By allowing a user (or system administrator) to divide a filesystem into groups, the need to defragment the entire filesystem in one operation is avoided. Instead, the defragmentation process is made more manageable, e.g., requiring fewer CPU and I/O resources, and potentially faster, at least because the storage being defragmented is smaller. As will be apparent to one of skill in the art, this ability to divide defragmentation into smaller steps is especially advantageous when the filesystem is large and/or contains large numbers of relatively small files.
Moreover, such filesystems will naturally require less defragmentation, as their files will tend to become less fragmented than would otherwise occur, as a result of their storage being limited to their group's physical storage space. Thus, the blocks for a given file will only appear in its group's storage area, and will not potentially be spread over the entire physical storage space. Not only is there less to be defragmented, there are fewer places to which a file's blocks may be dispersed.
In a similar fashion, the backup of such filesystems is also simplified and made more efficient by embodiments of the present invention. As with defragmentation, the ability to divide a filesystem (and, again, especially a large filesystem or one with a large number of files) into smaller, more manageable pieces simplifies the process of copying files for purposes of backing-up files stored therein (and, in fact, for any purpose). Furthermore, because the files of a given group are co-located, such backups can be performed more efficiently as a result of the advantage taken by the present invention with regard to read-ahead algorithms, which is now described.
Another advantage of a filesystem employing embodiments of the present invention is the performance improvement provided thereby. Today's filesystems, storage subsystems (e.g., hard disks) and, increasingly, storage arrays, employ read-ahead algorithms to improve the performance of read operations in such systems. A filesystem according to the present invention complements such techniques by allowing the grouping of files (e.g., by a user with knowledge of files' relatedness). This results in such a filesystem having the ability to request related files as a group with the knowledge that, because of their physical proximity to one another, the files will be quickly and efficiently read using the read-ahead algorithm employed thereby, and, potentially, by the storage hardware as well. Typically, such groupings will limit a group to a single storage subsystem (e.g., a hard disk) to ensure that such capabilities are available and used, although this is not mandated, and, in fact, may not be preferable (e.g., if the situation demands that a group span a number of storage subsystems due to the size of its constituent files).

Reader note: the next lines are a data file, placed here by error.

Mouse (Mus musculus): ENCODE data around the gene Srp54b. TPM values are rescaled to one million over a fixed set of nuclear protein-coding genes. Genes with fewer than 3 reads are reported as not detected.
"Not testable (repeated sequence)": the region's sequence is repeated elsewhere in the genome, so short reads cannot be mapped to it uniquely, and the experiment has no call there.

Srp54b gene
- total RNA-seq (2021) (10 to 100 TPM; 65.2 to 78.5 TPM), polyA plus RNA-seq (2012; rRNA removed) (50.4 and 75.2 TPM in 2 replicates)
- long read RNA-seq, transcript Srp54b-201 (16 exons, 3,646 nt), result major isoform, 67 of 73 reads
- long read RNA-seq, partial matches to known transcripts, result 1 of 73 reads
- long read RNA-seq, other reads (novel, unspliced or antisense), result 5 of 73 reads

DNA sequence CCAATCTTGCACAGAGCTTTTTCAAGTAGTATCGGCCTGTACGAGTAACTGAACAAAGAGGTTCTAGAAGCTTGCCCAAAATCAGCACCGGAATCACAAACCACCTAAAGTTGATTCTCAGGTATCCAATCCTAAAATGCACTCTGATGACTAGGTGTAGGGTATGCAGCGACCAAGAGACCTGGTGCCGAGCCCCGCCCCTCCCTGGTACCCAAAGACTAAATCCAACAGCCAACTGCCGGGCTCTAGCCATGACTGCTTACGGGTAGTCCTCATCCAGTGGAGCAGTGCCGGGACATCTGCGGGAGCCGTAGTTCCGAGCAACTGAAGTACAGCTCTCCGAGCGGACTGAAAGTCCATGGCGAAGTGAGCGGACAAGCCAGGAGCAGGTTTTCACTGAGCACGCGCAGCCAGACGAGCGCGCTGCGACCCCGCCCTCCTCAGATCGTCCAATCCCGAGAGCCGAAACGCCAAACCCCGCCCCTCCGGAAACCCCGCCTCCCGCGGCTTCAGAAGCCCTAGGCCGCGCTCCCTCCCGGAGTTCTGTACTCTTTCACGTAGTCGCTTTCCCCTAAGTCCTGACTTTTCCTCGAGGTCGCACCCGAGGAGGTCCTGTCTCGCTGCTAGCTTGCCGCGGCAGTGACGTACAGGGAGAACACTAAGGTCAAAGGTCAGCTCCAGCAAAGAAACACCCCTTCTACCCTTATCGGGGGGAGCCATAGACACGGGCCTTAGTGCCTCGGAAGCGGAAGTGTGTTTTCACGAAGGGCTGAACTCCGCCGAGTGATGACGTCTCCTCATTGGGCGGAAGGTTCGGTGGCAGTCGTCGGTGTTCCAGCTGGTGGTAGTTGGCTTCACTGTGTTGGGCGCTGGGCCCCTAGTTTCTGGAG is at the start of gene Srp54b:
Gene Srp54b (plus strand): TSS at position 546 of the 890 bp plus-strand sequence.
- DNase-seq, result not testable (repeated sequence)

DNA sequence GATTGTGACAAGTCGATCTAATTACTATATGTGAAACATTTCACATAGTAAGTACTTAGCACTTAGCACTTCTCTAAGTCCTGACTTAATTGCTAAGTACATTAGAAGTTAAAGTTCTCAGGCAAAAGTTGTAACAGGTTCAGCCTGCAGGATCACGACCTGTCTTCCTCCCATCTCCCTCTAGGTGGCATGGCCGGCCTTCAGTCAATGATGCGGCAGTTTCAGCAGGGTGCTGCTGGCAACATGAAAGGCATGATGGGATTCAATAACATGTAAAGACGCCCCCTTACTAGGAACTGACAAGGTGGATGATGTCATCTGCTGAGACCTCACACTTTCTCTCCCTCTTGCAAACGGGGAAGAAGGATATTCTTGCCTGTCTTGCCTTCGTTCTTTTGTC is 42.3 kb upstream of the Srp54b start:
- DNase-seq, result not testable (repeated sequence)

In fact, access performance can be further improved by organizing the files within groups by including ordering information. For example, files can be ordered such that files that are accessed often are “earlier” in the group's files (based, for example, on the logical position of the file in the group's group information (e.g., group file) or physical position). Another example is to locate smaller files before larger files in the order of access, so that smaller files are read quickly and completely (and so available for processing or other uses), with the extended time required to access larger relegated to later in the reading of the group's files. This allows, for example, an application made up of a number of files to launch more quickly than would otherwise be possible.